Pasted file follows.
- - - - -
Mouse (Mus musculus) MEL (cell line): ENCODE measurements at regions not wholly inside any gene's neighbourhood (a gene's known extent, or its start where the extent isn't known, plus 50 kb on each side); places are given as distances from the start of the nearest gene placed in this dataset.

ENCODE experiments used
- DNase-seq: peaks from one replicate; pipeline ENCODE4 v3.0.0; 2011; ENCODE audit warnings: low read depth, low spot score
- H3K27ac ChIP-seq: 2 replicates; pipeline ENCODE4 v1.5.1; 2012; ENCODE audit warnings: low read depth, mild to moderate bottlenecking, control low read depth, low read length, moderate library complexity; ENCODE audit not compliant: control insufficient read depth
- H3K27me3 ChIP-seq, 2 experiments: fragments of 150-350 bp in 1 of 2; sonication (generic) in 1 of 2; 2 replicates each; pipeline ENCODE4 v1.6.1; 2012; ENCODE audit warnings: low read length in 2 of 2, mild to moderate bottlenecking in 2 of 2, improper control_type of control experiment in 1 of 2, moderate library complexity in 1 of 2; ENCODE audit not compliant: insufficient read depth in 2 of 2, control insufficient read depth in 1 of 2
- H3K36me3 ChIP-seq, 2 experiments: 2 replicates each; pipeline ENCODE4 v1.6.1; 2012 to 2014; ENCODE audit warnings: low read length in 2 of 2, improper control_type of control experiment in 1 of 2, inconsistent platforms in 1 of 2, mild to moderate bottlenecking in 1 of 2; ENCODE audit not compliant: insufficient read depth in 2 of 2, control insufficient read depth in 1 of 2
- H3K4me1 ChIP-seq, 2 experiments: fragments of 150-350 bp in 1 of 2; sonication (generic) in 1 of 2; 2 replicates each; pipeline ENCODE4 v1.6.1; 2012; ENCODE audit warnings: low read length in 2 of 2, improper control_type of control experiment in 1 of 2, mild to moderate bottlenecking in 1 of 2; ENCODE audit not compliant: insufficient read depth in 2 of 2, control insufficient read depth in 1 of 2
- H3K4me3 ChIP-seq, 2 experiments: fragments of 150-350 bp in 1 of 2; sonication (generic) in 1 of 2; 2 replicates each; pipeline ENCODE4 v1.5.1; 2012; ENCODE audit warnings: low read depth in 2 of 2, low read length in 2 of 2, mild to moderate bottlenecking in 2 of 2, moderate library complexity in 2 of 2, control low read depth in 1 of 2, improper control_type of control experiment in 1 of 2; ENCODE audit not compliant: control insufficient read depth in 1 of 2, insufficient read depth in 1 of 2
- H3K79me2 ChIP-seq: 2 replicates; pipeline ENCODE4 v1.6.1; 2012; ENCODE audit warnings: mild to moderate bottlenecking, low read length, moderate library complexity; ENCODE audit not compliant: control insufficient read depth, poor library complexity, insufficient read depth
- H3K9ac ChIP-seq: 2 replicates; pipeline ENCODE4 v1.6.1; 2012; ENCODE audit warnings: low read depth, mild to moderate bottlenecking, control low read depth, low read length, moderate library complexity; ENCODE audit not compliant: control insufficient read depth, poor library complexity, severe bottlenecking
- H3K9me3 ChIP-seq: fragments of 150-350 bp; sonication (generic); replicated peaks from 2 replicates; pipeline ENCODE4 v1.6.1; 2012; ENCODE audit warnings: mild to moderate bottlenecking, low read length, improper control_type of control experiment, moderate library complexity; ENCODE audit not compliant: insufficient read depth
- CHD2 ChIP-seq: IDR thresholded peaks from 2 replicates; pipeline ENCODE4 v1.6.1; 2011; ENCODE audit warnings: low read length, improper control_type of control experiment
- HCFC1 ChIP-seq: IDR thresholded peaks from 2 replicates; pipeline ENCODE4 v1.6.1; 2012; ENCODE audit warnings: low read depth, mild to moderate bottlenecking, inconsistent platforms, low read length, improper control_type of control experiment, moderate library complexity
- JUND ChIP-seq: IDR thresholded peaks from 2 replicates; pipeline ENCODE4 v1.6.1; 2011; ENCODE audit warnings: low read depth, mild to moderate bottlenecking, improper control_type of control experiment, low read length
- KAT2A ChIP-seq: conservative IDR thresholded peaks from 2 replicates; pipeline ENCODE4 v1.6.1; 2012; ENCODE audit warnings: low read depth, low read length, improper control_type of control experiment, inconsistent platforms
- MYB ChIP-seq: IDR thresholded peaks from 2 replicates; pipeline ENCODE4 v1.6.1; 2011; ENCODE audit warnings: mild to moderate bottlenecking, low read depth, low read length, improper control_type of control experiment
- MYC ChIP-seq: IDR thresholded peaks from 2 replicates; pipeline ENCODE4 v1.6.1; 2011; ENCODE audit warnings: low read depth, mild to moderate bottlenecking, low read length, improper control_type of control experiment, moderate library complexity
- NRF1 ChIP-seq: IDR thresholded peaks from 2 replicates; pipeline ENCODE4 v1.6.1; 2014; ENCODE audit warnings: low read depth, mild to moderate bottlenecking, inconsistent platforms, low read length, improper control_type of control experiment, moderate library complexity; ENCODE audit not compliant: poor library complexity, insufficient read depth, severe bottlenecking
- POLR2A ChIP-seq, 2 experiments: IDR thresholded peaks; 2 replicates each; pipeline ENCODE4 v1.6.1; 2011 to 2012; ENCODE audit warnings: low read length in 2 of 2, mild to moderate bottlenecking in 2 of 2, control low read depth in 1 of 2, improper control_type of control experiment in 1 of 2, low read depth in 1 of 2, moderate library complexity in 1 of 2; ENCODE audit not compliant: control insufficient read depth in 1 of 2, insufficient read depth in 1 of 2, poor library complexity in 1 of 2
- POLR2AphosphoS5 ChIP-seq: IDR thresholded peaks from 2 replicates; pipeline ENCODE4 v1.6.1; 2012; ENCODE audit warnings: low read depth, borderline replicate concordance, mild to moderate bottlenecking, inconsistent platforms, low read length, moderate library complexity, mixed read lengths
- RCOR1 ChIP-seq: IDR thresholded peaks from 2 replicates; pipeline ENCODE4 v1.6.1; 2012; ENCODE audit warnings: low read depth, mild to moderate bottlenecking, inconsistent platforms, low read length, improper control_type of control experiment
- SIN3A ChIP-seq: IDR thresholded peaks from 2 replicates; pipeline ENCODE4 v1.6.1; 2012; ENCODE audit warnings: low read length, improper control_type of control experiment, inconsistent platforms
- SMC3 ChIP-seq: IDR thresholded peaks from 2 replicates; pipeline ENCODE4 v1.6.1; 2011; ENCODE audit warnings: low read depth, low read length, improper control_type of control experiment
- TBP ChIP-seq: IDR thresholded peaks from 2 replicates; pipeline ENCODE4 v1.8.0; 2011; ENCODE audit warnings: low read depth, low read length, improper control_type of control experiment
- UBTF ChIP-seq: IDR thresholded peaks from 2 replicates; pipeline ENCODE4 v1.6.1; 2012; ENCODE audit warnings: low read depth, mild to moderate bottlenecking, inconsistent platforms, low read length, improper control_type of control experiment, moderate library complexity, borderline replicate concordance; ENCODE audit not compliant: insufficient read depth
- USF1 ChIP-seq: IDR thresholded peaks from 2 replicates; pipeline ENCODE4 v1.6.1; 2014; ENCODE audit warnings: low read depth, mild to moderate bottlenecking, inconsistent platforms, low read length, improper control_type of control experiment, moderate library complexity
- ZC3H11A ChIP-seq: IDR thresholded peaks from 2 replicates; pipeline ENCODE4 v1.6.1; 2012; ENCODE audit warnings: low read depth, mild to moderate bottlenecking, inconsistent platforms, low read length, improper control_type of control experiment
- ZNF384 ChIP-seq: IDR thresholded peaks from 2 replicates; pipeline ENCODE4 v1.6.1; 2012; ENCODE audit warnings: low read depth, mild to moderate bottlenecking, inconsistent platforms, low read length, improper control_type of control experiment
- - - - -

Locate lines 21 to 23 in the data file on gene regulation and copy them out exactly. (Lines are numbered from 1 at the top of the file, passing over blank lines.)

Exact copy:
- RCOR1 ChIP-seq: IDR thresholded peaks from 2 replicates; pipeline ENCODE4 v1.6.1; 2012; ENCODE audit warnings: low read depth, mild to moderate bottlenecking, inconsistent platforms, low read length, improper control_type of control experiment
- SIN3A ChIP-seq: IDR thresholded peaks from 2 replicates; pipeline ENCODE4 v1.6.1; 2012; ENCODE audit warnings: low read length, improper control_type of control experiment, inconsistent platforms
- SMC3 ChIP-seq: IDR thresholded peaks from 2 replicates; pipeline ENCODE4 v1.6.1; 2011; ENCODE audit warnings: low read depth, low read length, improper control_type of control experiment